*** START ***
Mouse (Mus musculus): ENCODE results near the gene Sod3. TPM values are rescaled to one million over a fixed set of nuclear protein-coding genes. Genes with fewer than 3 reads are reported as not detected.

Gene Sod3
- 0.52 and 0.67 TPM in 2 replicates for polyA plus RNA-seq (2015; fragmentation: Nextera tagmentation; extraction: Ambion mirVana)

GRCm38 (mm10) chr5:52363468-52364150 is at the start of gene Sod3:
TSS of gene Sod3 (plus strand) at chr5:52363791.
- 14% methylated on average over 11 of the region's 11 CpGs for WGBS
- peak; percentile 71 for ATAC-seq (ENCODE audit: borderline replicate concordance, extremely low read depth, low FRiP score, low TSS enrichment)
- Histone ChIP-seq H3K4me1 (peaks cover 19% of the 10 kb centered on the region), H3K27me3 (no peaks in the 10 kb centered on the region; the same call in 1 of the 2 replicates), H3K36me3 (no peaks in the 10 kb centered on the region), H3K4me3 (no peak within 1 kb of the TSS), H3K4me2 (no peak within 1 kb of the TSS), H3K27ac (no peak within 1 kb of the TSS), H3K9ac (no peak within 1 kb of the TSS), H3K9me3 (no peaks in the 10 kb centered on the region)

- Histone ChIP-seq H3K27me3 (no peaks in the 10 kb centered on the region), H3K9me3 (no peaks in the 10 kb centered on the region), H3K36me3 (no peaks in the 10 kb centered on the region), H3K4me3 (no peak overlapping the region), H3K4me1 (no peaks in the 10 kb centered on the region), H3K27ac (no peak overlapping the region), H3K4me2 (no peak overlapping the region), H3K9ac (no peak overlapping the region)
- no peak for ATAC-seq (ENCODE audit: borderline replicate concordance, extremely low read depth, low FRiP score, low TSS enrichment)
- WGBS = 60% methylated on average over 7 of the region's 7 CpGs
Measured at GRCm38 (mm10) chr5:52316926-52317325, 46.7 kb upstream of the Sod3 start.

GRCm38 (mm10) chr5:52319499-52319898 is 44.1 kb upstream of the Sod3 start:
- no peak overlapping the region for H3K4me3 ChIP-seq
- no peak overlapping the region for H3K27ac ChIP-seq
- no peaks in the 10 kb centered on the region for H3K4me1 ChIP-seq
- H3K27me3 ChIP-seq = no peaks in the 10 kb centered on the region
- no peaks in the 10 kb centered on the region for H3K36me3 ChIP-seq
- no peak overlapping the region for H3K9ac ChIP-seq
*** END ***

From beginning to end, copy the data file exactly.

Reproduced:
Mouse (Mus musculus): ENCODE results near the gene Sod3. TPM values are rescaled to one million over a fixed set of nuclear protein-coding genes. Genes with fewer than 3 reads are reported as not detected.

Gene Sod3
- 0.52 and 0.67 TPM in 2 replicates for polyA plus RNA-seq (2015; fragmentation: Nextera tagmentation; extraction: Ambion mirVana)

GRCm38 (mm10) chr5:52363468-52364150 is at the start of gene Sod3:
TSS of gene Sod3 (plus strand) at chr5:52363791.
- 14% methylated on average over 11 of the region's 11 CpGs for WGBS
- peak; percentile 71 for ATAC-seq (ENCODE audit: borderline replicate concordance, extremely low read depth, low FRiP score, low TSS enrichment)
- Histone ChIP-seq H3K4me1 (peaks cover 19% of the 10 kb centered on the region), H3K27me3 (no peaks in the 10 kb centered on the region; the same call in 1 of the 2 replicates), H3K36me3 (no peaks in the 10 kb centered on the region), H3K4me3 (no peak within 1 kb of the TSS), H3K4me2 (no peak within 1 kb of the TSS), H3K27ac (no peak within 1 kb of the TSS), H3K9ac (no peak within 1 kb of the TSS), H3K9me3 (no peaks in the 10 kb centered on the region)

- Histone ChIP-seq H3K27me3 (no peaks in the 10 kb centered on the region), H3K9me3 (no peaks in the 10 kb centered on the region), H3K36me3 (no peaks in the 10 kb centered on the region), H3K4me3 (no peak overlapping the region), H3K4me1 (no peaks in the 10 kb centered on the region), H3K27ac (no peak overlapping the region), H3K4me2 (no peak overlapping the region), H3K9ac (no peak overlapping the region)
- no peak for ATAC-seq (ENCODE audit: borderline replicate concordance, extremely low read depth, low FRiP score, low TSS enrichment)
- WGBS = 60% methylated on average over 7 of the region's 7 CpGs
Measured at GRCm38 (mm10) chr5:52316926-52317325, 46.7 kb upstream of the Sod3 start.

GRCm38 (mm10) chr5:52319499-52319898 is 44.1 kb upstream of the Sod3 start:
- no peak overlapping the region for H3K4me3 ChIP-seq
- no peak overlapping the region for H3K27ac ChIP-seq
- no peaks in the 10 kb centered on the region for H3K4me1 ChIP-seq
- H3K27me3 ChIP-seq = no peaks in the 10 kb centered on the region
- no peaks in the 10 kb centered on the region for H3K36me3 ChIP-seq
- no peak overlapping the region for H3K9ac ChIP-seq